July 9, 2010

Mark Heisler, the NBA reporter for the LA  Times, had this to say about the LeBron noise.

“Goodbye, Golden Child.

Ending the greatest recruiting war in NBA history — and his career-long honeymoon — LeBron James announced Thursday he’ll sign with the Miami Heat, creating the most controversial team since Shaquille O’Neal met Kobe Bryant and leaving a smoking crater in Cleveland.

In so doing, James did everything skeptics said he wouldn’t.

He didn’t go for the most money, spurning $128 million in Cleveland for $99 million in Miami.

He didn’t insist on having his own team. joining a superstar ensemble in Wade County, which was Dade County before it was temporarily renamed to help
keep Dwyane Wade.

After seven seasons of carrying Mo Williams, Anderson Varejao and Co., James now has Wade and Chris Bosh on an East power as glamorous as the
Lakers, the heretofore-unchallenged kings of glitz.

(By the way, if Jerry Buss is still looking to unload Lamar Odom to save money, someone should tell him to hold up.)

Shaq and Kobe needed years together to make the Lakers soap opera idols, or enough-already villains.

James did it for the Heat in one day, selling his announcement to ESPN as a one-hour special, serving himself up to his critics like a roast pig with an apple in its mouth.

Despite the storm about to break over his head, James had every right to leave, if it meant breaking every heart in Ohio (and driving owner Dan Gilbert off the edge, which would explain his open letter noting “our former hero … deserted this evening … [in a] narcissistic, self-promotional build-up culminating with a national TV special of his ‘decision’ unlike anything ever ‘witnessed’ in the history of sports and probably the history of entertainment.'”)

After seven years, all the Cavaliers had around James were people like Williams, Antawn Jamison, J.J. Hickson and Delonte West.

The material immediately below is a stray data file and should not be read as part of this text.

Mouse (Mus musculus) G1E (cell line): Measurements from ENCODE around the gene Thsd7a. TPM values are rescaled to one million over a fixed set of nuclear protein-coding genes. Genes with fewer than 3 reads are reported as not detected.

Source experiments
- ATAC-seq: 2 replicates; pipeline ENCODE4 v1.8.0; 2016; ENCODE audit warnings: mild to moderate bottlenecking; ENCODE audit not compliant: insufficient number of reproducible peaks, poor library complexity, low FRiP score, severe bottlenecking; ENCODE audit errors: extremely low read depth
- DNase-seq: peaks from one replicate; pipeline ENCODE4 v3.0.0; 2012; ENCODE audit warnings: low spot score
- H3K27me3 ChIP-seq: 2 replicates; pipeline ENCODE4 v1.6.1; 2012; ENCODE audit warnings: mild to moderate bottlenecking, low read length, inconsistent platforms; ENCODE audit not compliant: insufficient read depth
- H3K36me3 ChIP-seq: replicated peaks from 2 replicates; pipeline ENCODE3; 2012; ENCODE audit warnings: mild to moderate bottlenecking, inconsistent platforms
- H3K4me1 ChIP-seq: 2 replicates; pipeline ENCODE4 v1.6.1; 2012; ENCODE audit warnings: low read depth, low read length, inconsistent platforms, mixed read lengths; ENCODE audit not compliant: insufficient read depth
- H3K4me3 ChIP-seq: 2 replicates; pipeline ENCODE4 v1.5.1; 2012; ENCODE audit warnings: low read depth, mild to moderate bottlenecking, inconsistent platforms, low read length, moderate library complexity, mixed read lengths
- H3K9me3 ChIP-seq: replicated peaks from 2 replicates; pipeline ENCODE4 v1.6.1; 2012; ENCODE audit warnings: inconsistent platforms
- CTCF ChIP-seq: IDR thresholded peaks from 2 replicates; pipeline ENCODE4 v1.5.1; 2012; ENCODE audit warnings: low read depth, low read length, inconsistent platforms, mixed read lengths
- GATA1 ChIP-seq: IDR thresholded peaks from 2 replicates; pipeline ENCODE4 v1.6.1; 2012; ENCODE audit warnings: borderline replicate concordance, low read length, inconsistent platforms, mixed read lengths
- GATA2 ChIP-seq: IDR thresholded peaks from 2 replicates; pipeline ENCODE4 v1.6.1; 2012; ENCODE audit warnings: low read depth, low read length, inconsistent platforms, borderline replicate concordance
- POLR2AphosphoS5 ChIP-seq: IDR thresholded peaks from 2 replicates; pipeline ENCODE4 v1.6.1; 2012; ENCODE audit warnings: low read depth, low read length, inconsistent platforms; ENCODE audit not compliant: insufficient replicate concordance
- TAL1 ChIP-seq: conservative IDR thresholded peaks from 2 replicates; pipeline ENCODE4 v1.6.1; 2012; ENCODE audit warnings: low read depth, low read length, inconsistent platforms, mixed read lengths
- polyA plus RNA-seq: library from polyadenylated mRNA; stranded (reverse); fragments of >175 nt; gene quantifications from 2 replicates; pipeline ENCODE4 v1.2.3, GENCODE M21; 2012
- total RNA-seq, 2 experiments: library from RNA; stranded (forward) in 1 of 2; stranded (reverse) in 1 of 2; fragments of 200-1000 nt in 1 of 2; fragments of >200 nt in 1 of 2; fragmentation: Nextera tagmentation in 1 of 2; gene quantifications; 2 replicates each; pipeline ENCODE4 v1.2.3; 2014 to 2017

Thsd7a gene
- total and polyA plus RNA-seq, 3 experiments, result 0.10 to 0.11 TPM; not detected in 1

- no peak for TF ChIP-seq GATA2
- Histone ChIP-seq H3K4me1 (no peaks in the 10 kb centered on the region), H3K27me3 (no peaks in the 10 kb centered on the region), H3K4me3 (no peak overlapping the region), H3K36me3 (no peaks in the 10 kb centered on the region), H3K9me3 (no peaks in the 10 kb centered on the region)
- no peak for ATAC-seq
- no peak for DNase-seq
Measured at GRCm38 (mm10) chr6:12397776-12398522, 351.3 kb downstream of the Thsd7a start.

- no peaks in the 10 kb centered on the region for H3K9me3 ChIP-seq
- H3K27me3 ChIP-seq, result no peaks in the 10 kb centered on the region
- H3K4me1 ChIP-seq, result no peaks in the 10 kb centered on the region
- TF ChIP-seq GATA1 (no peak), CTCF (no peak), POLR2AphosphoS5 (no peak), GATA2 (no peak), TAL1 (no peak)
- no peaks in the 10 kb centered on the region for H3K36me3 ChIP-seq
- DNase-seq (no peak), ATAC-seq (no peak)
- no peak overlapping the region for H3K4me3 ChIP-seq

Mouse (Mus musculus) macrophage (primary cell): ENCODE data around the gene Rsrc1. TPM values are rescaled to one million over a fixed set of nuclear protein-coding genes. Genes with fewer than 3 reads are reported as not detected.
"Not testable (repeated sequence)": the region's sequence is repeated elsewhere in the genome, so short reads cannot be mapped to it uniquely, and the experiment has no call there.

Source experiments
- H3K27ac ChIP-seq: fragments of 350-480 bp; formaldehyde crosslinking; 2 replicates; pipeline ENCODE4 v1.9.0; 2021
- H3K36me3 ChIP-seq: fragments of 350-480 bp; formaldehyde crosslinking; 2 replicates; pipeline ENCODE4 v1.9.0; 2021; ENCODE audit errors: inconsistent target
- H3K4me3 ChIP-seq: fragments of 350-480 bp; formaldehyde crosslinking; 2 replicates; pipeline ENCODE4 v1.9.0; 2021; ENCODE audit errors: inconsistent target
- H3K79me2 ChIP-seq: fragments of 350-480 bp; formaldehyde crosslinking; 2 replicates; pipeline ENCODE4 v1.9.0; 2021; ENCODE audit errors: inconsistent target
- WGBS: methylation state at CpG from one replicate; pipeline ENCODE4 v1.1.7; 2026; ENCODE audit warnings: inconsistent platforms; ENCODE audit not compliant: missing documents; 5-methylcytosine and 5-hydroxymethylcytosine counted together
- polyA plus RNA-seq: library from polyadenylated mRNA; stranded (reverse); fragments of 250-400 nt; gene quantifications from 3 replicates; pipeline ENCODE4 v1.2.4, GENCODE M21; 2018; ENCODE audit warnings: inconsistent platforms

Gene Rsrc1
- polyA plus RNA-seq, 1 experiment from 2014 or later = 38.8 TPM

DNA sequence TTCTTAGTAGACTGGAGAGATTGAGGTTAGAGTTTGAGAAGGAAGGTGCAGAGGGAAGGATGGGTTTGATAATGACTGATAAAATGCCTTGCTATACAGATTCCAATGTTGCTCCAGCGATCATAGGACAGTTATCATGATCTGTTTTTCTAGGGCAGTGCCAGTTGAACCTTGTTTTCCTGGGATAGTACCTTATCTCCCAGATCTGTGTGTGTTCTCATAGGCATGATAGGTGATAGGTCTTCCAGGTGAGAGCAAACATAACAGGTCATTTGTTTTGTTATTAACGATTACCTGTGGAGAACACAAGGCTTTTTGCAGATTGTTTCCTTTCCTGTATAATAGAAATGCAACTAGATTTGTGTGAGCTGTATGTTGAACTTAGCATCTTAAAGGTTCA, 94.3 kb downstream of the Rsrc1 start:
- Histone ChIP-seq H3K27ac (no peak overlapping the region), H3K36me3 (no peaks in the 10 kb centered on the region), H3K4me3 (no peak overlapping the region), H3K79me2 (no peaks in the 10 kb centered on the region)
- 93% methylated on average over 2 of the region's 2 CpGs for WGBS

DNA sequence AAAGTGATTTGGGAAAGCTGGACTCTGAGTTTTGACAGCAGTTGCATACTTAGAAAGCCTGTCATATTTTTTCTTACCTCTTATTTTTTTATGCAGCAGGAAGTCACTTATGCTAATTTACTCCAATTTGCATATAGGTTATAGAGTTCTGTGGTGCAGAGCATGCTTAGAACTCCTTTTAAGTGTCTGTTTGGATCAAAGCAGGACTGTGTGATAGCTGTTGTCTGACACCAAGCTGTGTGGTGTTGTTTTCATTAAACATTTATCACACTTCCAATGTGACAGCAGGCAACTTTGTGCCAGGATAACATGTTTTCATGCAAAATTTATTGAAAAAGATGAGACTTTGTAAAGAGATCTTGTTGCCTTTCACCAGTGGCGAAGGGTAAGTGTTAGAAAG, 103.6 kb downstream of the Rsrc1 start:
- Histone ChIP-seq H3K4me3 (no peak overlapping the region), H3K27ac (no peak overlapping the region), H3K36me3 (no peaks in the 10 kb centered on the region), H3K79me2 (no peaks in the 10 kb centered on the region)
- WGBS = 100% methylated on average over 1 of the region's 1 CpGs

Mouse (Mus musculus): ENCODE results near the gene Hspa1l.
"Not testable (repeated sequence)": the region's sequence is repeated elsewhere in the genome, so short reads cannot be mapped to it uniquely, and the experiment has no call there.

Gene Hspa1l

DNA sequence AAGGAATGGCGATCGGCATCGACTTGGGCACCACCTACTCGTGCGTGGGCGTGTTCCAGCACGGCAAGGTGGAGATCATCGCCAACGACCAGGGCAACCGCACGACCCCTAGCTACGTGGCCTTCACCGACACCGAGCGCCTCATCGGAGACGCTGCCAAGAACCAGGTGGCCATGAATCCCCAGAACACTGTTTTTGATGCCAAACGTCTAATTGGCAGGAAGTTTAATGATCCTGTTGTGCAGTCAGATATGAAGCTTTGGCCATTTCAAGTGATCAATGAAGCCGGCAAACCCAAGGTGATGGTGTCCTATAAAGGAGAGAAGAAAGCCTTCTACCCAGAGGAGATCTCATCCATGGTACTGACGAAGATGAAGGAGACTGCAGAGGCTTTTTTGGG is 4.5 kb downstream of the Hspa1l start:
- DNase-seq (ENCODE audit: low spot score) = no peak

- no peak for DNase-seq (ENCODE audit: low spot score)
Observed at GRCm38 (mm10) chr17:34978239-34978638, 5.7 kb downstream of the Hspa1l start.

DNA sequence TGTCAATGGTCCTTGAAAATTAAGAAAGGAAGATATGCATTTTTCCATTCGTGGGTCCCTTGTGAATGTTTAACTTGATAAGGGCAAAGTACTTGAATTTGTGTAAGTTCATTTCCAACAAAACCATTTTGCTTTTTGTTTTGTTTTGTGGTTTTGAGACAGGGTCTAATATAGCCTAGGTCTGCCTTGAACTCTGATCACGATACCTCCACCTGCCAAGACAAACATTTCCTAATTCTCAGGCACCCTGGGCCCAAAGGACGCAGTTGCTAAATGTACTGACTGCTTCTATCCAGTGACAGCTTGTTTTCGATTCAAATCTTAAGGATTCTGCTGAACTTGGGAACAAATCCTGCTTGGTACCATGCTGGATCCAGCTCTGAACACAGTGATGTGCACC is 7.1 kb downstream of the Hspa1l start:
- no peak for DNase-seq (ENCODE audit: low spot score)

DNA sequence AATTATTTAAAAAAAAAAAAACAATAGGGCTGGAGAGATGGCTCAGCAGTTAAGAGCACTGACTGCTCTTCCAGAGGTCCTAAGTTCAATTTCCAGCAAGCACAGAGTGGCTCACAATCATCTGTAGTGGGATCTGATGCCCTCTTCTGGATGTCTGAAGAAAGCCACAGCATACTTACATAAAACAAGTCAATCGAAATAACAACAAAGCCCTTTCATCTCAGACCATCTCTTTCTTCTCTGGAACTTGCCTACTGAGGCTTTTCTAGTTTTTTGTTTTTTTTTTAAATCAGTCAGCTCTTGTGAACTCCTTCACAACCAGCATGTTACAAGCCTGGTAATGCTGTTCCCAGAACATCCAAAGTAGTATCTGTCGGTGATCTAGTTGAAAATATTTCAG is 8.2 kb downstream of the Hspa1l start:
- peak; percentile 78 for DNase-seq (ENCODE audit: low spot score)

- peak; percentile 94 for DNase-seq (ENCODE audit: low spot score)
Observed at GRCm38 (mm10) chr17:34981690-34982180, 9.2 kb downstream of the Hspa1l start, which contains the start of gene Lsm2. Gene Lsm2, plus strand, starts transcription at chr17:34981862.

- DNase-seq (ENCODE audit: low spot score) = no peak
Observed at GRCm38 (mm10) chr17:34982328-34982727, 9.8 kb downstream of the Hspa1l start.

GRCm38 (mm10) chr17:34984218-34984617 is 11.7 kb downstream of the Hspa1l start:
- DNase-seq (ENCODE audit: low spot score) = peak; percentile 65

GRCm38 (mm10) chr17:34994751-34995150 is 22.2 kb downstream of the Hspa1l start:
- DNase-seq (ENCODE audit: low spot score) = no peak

James nonetheless spent last week trying to get Bosh or Amare Stoudemire to join him.

Only after Bosh turned down a sign-and-trade did James turn toward Miami.

As a basketball decision, it was arguably OK, although Chicago had the better, deeper roster.

As TV — and a reflection on James — it was a disaster.

Injured elbow or no injured elbow, it was inevitable that James would be bashed after his second-round pratfall against the Celtics.

ESPN’s Skip Bayless, who had long insisted James was Scottie Pippen, not Michael Jordan, gave him a “D as in Dog-minus.”

Yahoo’s Adrian Wojnarowski called him a “narcissist” who “quit on his teammates … a young Alex Rodriguez, so insecure with himself and his MVP awards, so desperate to find validation in the courtship of free agency.”

Lo and behold, James, who had accommodated only frenzy to this point, then made his deal with the devil, dressed as ESPN.

James, who once flew to Nebraska to meet Warren Buffett, prides himself on his business acumen. In the real world, he and his “people” — friends from high school — are children dressing up as adults.

The over/under on how long ESPN would withhold the news turned out to be an incredible 27 minutes, 17 more than a network exec had announced.

Rather than go low-key, ESPN gave it the full self-important, self-referencing treatment:

6:00 — Stuart Scott intro, blah, blah.

6:01 — Recent James interview, saying, “At the end of the day, we all know this is a business.”

6:02— Panel discussion, blah blah.

6:11 — Graphics with James in Cavaliers, Heat, Bulls, Nets and Knicks uniforms.

6:12 — Scott: “Coming up, it’s the decision we’ve all been waiting for — the King will chose his next court!”

6:13 — Three-minute commercial break for search engine, designer water, insurance company, fast-food chain and promos for telecasts of All-Star Home Run Derby and the World Cup.

6:16 — James interview from 2008 saying, “At the end of the day we all know this is a business.”

6:17 — Last canvas of ESPN panel. Notes Jon Barry of James: “He doesn’t look happy.”

6:19 — Another three-minute commercial break for the search engine, insurance company, et al.

6:22 — They finally go to Jim Gray with James.

With the audience hanging on every word, awaiting The Decision, as ESPN calls it, Gray, a real newsman who had been handpicked by James and had
allowed himself to be dragged into this to play emcee, asks:

1. What has James been doing?

2. What has he thought about this process?

3. Did he enjoy it?

4. What did he expect?

5. How many people know his decision?